A Case for Reading Multiple Books at a Time

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Sarah Rahman

Staff Writer

As a recent college graduate who studied English just so she could read more books, Sarah spends most of her time devouring whatever catches her fancy, from classics to young adult reads. She aspires to write a novel someday. When not reading or talking about books, she can be found hiking in the woods or dancing alone in her room. Now, for that cup of tea she was making . . .

Recently, I’ve been meditating over how reading multiple books at a time is a wonderful idea. Some books lend themselves almost perfectly to different parts of my day. I read in sessions of various lengths every day, and often have as many books as sessions.

If I’m rereading a book, or going through a particularly long classic, I’ll crack it open in the morning and spend the first part of my day with it. I am a morning person. It is when I am most attentive, and most willing to concentrate. All the birds sing inside my head with readiness to start the day. It is the perfect time for tasks that require my concentration and patience.

Lunchtime is almost the opposite. I have a good 20 minutes on hand, and I want something light and fun. Preferably a collection of short stories, although anything that makes me laugh is a win.

I reserve the night for indulgences, when I can spend hours before bed losing myself in a story. If it’s an absorbing tale, I will happily trade my sleep for a few more hours of delicious escapism.

Some of the genres I read defy my little schedule. I’m not quite sure where poetry fits in. It’s perfect for morning meditation but short enough for my lunch breaks. Nonfiction is similarly tricky — do I want it with breakfast or bed? In those cases, I make way for my mood and follow whatever suits my fancy.

One of the things I love about this habit is how I am constantly cultivating a hobby that brings me joy. It’s a little like how I prefer tea over coffee. I can only have one cup of coffee because it’s enough to make me jittery with energy. The slow effect of tea, however, means I can have it thrice in one day. Why on earth would I deprive myself of three opportunities of happiness each day?

carry on jeeves cover

I wouldn’t. Obviously. This, however, wasn’t always the case. It all started when I read an article about someone who read multiple books at the same time. My one-book-at-a-time self couldn’t be more horrified. Or fascinated.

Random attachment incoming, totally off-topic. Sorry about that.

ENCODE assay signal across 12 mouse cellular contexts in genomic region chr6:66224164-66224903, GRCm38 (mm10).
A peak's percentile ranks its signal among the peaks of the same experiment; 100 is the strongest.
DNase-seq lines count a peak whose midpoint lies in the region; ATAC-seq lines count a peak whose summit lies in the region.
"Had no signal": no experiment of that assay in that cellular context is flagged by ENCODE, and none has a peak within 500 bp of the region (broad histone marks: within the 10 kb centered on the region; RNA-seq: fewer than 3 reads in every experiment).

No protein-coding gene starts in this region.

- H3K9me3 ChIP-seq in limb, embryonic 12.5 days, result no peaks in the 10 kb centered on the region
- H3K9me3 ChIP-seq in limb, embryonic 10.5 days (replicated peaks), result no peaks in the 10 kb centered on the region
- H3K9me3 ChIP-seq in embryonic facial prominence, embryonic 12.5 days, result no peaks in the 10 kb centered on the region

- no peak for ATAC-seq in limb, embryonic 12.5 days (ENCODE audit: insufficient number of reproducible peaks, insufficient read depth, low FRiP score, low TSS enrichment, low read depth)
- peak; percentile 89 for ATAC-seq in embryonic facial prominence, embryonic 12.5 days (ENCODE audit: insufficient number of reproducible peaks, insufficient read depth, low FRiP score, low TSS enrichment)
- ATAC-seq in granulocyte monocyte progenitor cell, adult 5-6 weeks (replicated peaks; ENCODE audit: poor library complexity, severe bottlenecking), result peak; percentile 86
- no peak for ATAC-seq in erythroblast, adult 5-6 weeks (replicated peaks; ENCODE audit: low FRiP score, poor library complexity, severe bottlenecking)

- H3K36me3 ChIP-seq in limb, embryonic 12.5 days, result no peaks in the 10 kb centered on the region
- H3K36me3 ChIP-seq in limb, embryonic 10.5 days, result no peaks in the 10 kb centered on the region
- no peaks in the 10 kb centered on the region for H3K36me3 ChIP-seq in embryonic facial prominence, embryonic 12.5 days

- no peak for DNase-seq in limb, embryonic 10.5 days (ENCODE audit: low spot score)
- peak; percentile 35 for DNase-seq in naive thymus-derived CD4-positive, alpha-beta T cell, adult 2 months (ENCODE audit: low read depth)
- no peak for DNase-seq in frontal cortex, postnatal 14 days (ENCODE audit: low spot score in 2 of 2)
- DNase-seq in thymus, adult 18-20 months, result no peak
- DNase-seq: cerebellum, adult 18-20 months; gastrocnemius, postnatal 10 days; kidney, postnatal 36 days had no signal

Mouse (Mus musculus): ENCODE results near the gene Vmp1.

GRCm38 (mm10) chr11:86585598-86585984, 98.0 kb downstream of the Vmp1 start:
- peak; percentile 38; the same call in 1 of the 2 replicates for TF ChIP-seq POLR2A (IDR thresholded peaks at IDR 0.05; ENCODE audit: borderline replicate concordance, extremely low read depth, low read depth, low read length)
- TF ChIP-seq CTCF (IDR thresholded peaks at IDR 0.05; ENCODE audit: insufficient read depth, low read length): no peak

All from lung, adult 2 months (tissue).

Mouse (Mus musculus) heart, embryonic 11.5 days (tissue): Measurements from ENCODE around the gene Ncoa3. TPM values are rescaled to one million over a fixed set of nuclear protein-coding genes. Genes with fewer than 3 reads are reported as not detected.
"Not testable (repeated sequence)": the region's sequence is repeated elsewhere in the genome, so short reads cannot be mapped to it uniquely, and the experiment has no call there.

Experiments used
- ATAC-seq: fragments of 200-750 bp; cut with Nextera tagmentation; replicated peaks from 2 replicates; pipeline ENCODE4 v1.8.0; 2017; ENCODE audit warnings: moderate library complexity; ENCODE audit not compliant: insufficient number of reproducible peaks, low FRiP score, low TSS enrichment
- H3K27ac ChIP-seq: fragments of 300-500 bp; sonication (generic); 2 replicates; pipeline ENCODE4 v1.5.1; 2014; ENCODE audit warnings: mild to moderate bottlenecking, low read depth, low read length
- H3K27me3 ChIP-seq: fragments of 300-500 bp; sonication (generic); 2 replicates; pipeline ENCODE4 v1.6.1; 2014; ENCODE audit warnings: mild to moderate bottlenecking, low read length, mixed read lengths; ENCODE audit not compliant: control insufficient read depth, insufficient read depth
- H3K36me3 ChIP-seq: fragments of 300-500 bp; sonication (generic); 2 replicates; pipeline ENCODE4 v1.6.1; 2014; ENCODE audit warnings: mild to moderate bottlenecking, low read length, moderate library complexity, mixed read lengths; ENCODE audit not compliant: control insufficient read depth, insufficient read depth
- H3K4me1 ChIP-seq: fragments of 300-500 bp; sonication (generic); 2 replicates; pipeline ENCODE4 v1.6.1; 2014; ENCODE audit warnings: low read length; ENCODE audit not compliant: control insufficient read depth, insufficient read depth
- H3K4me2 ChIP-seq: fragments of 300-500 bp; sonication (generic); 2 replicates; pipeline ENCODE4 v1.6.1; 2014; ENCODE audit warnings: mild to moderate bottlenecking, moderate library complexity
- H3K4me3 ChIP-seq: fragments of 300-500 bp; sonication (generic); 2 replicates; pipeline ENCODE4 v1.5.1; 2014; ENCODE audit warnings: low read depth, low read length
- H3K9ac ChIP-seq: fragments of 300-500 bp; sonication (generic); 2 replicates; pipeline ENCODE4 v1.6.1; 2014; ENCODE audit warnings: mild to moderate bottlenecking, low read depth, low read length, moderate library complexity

The mind boggles, as Bertram Wooster would say.

I’m not one to knock something without trying it, so I tried it, without much thought of whether I would like it. I was skeptical, I’ll admit. I expected myself to muddle up characters among books or lose track of plots. I thought it’d be like how sometimes I’ll be listening to a song, and just before the second chorus, I’d accidentally hit the skip button, leaving sadness and disappointment curdling in my stomach.

Spoiler alert: none of those things happened.

I followed each story as I would, normally. My brain had no problem keeping track or switching lanes. The only thing that did change was how much I enjoyed what I was reading. While I like most of the books I choose to read, I don’t always want to be reading them. Sometimes the subject matter is too complicated, or emotional, or not emotional at all. The list goes on and on. By reading a set of books at a time, I have the option to play it by ear and read whatever I’m in the mood for. You know that feeling when what you’re reading is exactly what you needed?

Reading multiple books is the science behind that. Three cups of tea, thrice the happiness.

I don’t know if I’ve been reading more since I began doing this. What I can tell you is that it helped me read more widely. It was easier for me to include more non-fiction into my reading diet, a resolution I had been struggling with before. I made time for poetry too, which was another rewarding change.

My only regret is that I didn’t jump on this bus earlier. I was telling a friend, recently, about this habit and even after they listened to why I love it, they began telling me about how it was bad for me. In a tone of concern, I was told about how I couldn’t possibly remember all that I was reading and that I should read one book at a time, patiently and with the utmost focus.

Really, the mind boggles.